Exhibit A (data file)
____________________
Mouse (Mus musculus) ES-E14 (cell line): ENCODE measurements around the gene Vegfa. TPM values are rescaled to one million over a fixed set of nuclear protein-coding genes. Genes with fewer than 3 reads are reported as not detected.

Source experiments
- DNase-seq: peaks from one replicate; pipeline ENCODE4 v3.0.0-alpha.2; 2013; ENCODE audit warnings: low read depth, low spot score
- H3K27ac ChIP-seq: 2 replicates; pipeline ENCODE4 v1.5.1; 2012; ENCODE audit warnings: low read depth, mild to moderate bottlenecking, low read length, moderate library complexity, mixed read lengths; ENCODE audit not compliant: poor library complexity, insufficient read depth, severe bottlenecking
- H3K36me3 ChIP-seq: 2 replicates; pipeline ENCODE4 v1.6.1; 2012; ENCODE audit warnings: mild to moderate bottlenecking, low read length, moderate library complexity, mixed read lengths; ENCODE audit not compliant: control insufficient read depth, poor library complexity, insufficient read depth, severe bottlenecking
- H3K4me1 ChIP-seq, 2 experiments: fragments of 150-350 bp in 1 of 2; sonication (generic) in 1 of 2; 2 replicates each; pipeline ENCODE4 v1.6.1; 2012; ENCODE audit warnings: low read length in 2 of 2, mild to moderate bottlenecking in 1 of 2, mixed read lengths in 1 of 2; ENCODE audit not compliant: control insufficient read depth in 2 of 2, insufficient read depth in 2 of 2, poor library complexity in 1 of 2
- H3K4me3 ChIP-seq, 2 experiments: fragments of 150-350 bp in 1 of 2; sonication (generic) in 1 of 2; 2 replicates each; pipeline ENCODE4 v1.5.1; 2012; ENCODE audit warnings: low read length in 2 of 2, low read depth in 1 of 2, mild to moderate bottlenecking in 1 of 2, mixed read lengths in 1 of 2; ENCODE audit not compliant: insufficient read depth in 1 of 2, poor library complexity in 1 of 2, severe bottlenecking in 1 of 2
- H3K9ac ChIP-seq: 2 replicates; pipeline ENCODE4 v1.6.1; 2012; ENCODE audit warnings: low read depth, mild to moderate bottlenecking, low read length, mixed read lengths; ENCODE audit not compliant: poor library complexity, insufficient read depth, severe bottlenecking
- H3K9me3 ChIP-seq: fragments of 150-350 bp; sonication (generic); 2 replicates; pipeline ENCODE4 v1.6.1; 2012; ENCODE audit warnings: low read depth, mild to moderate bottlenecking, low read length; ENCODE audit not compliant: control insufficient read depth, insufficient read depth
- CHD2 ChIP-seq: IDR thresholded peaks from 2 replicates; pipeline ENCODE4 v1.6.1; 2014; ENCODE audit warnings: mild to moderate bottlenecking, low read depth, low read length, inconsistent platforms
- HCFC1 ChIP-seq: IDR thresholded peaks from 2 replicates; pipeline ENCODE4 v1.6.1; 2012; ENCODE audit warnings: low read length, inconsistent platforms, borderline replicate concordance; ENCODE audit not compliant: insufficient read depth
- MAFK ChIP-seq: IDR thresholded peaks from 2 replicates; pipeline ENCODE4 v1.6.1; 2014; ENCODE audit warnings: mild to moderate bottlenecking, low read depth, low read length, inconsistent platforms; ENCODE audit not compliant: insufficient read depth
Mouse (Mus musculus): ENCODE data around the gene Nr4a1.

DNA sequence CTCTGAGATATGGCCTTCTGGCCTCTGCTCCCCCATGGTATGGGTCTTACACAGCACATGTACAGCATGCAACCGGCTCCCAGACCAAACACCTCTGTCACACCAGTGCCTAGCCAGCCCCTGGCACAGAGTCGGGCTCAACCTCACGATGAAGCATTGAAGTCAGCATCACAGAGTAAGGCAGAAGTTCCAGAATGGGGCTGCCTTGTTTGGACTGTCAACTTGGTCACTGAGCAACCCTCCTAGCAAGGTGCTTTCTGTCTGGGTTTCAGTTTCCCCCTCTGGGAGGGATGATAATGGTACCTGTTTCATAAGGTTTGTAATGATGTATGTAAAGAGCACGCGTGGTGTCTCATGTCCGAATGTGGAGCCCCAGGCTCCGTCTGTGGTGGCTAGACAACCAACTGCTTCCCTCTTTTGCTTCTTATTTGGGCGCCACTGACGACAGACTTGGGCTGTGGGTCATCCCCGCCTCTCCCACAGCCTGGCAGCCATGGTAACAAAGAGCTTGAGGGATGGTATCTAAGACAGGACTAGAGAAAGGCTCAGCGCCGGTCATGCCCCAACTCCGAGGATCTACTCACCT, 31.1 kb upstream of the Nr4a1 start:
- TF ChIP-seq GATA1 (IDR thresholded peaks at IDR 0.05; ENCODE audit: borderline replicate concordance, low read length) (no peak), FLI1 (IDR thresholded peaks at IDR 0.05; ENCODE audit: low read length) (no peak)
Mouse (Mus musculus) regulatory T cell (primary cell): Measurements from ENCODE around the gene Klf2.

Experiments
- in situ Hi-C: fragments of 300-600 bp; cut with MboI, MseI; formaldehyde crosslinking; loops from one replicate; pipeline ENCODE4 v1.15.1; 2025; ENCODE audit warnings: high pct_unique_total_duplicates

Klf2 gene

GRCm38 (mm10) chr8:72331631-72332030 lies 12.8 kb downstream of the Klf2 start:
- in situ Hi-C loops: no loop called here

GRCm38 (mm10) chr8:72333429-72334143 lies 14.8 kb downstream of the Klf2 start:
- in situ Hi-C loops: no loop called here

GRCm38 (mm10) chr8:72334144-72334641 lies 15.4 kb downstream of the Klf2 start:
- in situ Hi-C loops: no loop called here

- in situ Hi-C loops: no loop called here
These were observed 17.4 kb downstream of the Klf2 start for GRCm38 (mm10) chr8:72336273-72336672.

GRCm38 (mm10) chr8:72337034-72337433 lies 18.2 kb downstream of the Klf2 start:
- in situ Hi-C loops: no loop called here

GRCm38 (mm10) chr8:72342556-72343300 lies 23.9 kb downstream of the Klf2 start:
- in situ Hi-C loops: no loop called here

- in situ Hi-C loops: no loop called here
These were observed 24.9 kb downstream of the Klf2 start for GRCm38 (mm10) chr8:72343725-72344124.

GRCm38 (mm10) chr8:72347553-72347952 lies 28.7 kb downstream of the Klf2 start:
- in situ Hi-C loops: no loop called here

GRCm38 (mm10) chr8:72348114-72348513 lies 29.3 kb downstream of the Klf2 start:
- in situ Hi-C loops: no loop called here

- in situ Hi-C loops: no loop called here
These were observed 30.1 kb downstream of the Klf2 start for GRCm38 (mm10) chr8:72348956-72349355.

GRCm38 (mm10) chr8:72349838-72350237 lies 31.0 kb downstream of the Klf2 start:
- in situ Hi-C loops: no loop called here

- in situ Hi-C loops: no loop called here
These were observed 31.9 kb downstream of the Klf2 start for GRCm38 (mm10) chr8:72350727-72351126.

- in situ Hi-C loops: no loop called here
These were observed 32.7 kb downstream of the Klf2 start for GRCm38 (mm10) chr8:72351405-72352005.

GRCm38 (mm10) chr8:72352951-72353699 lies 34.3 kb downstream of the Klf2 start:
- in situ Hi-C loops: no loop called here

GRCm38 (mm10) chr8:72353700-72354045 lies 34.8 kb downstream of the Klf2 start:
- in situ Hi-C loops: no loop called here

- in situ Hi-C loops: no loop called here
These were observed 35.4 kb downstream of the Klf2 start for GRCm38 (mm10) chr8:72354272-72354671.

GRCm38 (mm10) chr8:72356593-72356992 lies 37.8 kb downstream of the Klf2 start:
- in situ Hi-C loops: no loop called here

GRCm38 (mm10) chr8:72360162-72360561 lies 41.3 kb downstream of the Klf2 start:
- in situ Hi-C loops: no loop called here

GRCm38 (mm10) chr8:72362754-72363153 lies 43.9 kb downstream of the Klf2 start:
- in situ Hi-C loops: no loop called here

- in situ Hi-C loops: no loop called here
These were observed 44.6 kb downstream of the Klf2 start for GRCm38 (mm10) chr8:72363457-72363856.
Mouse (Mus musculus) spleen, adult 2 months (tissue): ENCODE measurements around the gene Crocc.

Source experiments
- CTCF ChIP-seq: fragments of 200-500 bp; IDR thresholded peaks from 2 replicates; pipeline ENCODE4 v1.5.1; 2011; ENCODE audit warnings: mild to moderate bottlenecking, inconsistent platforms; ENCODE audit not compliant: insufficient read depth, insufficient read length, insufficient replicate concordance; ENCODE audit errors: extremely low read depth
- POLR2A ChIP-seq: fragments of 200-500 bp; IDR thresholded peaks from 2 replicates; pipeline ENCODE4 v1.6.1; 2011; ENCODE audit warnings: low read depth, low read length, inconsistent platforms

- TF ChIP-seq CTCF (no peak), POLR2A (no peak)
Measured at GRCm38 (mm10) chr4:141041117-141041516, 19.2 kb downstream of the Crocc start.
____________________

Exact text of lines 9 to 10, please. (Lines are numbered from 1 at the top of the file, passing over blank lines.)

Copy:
- H3K9me3 ChIP-seq: fragments of 150-350 bp; sonication (generic); 2 replicates; pipeline ENCODE4 v1.6.1; 2012; ENCODE audit warnings: low read depth, mild to moderate bottlenecking, low read length; ENCODE audit not compliant: control insufficient read depth, insufficient read depth
- CHD2 ChIP-seq: IDR thresholded peaks from 2 replicates; pipeline ENCODE4 v1.6.1; 2014; ENCODE audit warnings: mild to moderate bottlenecking, low read depth, low read length, inconsistent platforms